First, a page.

CIRS Blog about Rural California

This article is adapted from a presentation on Food Justice given to the American Planning Association California Chapter meeting in Visalia, CA in 2013.

When addressing food justice, there are several issues farm workers deal with. The two to be discussed here are: access to food and cost of food. When addressing planning issues for rural regions in the context of food justice, we need to review what the barriers are to farm worker justice in the built environment and develop ideas for improvement.


PLANNING ISSUES TO KEEP IN MIND
•    Where do laborers work and where do they live? 
•    How does this affect housing, transportation and food access?
•    How do we balance farmland preservation and affordable housing for workers?
•    What does transit oriented development mean in creation of affordable and accessible transport in rural regions?


FOR THE FARMWORKER POPULATION, WHAT DOES FOOD JUSTICE MEAN?
In 2007, CIRS completed a study in Fresno of farm worker food security. We found that 45% of the workers interviewed in the most productive agricultural county in the US, are food insecure. We conducted a similar study in the Salinas Valley (America’s Salad Bowl) and found a staggering 66% of workers interviewed were food insecure.

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It has been 23 years since workers at a massive farming company in Fresno, Calif., led by labor icon Cesar Chavez, organized and voted to have the United Farm Workers union represent them.

Certifying a union does not guarantee a contract, and in the decades since the UFW came to Gerawan Farming, laborers have picked and sorted peaches and grapes without one. As the years have passed, many of the Gerawan workers who worked to unionize have moved on.

It has been so long that, just as a contract finally appeared to be forthcoming this year, some workers clamored to strip the UFW of its right to represent Gerawan workers. While union officials contend workers were prodded by management, the workers who repudiate the UFW ask where the union has been all these years.

"We got surprised because we never knew the union" represented us, said Silvia Lopez, a 15-year employee who has organized the UFW decertification campaign. "So many years working here, and then they show up and say they have a union there."

The situation at Gerawan is raising questions about whether California's landmark agricultural labor law, a signature achievement of Gov. Jerry Brown's first tenure, is working as intended to expedite contract disputes.

 

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"Her skin became red and itchy. Her eyes burned. Her hair started falling out. Her family had the same symptoms ... [others] were dying, " California Watch reports. This sounds like a tragic nightmare, but it was a reality for Sonia Lopez, a farmworker who lives in the Tulare Lake Basin and Salinas Valley area.

She and thousands of other farmworkers in this area have been unknowingly drinking nitrate-contaminated water, which has led to these severe symptoms.

These and other farmworkers have been neglected and allowed to suffer on their own. The state government needs to intervene and offer them some relief.

According to the California Department of Food and Agriculture, California is responsible for about 15 percent of the United States' fresh produce.

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San Joaquin Valley

The eight-county San Joaquin Valley had four million residents in 2012, a labor force of 1.8 million, and an unemployment rate of 15 percent. There are 62 cities in the 25,000-square mile San Joaquin Valley.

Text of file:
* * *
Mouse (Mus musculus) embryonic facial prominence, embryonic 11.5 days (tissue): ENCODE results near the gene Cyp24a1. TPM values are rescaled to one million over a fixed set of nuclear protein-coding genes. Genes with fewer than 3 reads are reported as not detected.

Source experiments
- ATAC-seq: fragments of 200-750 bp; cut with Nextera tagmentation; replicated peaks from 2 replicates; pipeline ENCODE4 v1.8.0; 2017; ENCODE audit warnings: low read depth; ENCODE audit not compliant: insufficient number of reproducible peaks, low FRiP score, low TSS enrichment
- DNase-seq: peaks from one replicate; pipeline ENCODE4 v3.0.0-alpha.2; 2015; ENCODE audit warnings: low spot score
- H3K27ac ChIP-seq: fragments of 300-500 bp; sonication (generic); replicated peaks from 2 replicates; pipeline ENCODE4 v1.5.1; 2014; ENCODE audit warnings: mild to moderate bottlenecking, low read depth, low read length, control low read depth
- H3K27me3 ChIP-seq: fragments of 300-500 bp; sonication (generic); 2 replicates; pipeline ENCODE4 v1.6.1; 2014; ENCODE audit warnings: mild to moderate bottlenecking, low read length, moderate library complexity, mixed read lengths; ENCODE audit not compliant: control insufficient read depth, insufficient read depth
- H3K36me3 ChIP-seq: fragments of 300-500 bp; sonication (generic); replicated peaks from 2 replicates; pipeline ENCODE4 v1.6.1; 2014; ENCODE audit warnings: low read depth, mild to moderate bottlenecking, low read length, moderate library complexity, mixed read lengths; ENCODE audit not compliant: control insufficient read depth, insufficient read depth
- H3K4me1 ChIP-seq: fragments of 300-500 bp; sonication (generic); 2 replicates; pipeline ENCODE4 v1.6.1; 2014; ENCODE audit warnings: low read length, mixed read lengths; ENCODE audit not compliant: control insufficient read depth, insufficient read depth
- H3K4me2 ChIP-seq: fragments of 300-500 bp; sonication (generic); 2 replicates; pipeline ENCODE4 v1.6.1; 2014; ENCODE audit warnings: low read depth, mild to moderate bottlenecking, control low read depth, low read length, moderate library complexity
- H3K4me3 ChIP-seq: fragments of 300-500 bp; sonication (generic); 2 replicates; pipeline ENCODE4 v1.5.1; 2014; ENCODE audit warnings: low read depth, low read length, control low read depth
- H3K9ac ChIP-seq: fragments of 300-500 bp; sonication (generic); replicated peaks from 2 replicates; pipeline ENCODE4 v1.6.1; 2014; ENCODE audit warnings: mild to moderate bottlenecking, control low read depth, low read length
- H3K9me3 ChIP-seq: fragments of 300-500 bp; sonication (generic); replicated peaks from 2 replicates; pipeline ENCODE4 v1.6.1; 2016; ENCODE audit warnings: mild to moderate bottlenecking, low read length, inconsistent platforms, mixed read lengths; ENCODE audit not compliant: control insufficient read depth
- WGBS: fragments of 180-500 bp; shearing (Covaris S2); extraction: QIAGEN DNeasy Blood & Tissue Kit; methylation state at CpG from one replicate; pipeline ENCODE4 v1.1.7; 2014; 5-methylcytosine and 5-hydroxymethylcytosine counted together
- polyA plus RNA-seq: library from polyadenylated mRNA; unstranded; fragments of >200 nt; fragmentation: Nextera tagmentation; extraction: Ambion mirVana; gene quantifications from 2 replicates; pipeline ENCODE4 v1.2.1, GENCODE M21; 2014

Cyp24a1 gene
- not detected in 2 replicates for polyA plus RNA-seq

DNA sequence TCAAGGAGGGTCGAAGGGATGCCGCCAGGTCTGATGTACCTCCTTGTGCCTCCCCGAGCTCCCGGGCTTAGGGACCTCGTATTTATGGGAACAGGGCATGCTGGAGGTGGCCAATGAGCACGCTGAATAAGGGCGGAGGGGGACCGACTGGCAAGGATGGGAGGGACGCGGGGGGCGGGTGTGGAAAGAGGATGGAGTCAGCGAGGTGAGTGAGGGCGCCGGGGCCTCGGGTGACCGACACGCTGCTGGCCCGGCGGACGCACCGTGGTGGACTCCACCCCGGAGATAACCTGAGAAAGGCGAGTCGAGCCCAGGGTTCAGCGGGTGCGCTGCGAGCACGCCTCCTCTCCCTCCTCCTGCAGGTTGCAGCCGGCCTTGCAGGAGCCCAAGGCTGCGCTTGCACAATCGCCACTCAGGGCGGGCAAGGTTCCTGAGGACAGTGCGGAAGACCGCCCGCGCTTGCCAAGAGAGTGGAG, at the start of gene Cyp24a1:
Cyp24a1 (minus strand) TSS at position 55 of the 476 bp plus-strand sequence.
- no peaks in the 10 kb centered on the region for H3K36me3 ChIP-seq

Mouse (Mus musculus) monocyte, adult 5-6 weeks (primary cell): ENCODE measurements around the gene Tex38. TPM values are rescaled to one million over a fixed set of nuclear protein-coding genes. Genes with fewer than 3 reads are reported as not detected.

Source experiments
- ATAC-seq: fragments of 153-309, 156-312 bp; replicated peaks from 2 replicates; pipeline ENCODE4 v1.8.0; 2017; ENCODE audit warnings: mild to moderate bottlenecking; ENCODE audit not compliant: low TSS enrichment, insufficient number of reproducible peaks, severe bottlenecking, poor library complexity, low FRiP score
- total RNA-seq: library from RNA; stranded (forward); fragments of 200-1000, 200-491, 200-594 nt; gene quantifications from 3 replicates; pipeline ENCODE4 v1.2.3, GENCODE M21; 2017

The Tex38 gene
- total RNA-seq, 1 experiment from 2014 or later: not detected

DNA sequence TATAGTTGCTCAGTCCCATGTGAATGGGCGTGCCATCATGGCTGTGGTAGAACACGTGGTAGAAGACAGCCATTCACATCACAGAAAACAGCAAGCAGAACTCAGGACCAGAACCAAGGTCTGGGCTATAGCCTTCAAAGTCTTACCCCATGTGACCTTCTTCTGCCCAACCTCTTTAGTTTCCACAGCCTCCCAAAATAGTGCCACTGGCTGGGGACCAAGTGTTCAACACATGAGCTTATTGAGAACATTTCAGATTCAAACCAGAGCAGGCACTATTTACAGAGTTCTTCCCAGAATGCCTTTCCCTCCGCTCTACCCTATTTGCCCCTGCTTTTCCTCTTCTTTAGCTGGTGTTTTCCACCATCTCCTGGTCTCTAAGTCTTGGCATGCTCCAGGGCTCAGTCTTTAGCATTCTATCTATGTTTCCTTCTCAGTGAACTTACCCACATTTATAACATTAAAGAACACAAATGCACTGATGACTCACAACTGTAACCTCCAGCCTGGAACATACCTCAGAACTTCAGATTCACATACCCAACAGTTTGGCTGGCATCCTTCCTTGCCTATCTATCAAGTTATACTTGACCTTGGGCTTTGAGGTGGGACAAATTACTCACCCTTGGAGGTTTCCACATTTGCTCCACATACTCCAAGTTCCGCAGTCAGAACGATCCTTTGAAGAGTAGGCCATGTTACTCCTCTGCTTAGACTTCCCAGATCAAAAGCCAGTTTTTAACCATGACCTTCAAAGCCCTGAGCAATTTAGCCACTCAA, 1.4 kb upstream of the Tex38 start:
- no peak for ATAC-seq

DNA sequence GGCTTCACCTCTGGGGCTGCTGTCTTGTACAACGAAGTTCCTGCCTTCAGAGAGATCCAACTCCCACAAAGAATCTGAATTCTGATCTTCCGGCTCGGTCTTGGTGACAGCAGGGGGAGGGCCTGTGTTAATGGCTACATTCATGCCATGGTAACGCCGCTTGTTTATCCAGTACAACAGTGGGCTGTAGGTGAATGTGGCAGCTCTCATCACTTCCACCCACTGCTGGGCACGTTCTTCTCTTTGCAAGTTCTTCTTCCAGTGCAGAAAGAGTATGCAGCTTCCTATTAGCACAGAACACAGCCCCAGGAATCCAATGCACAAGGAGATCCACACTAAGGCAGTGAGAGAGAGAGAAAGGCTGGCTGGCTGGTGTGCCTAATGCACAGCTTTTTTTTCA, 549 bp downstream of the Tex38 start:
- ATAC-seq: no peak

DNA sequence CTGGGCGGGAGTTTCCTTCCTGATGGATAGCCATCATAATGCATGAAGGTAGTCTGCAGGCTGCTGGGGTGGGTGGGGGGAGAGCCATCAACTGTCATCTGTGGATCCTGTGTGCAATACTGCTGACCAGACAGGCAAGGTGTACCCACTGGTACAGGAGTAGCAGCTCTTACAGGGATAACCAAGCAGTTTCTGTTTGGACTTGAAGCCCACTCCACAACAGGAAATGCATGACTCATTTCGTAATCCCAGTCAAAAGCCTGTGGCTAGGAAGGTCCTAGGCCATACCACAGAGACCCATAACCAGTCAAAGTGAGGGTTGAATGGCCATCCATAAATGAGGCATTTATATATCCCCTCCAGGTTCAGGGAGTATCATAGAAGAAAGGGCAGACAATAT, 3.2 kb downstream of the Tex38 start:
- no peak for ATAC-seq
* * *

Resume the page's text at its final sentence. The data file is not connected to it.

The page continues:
Most San Joaquin Valley counties and cities have economic development agencies to speed the creation of middle-class jobs that pay at least $15 an hour or $30,000 a year. Several types of industries are targeted for "good jobs," including food processing, logistics, manufacturing and renewable energy. Living costs and wages are lower in the San Joaquin Valley than in coastal California, but many San Joaquin Valley workers lack the education needed to perform jobs offering higher wages, which deters some of those looking to relocate from moving their operations to the San Joaquin Valley.

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Every year at Thanksgiving I am reminded of the people who grow and harvest our food. I am constantly immersed in research on the food system and the people who work in it but thinking about the food on my table and how it got there is especially poignant at feast time. In California we are blessed with abundant year round locally grown nuts, meats, grains, fruits and vegetables. The farmers and hired workers who labor to produce this food that feeds our nation do so under challenging conditions.

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By Marty Graham

The 14-acre certified organic farm at the south edge of the San Pasqual Academy is surrounded by commercial farms, orange and grape trees on three sides.

It’s a rich metaphor for the academy itself, an organic local effort that’s meant to anchor its community to healthy food, one that’s grown jobs and centered the way the students live.

And it has been more than a farm. According to San Diego organic farmer Scott Murray, who helped launch the farm, it is a hands on part of what the academy tries to teach its residents, teenagers in the county foster care system who have run out of housing options and are within a few years of aging out of the system.

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PALM DESERT —The Coachella Valley Water District voted to scrap its at-large election system on Tuesday after a complain­t by a group of voters that argued the system violated the California Voting Rights Act and was unfair to Latin­o residents.

The water agency’s five-member board voted unanimously to make the change, joining a growing list of cities and school districts across California that have similarly altered how elections are held in response to legal challenges.

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How many times have we heard it?

"Organic food is great for those who can afford it, but not an option for most of us."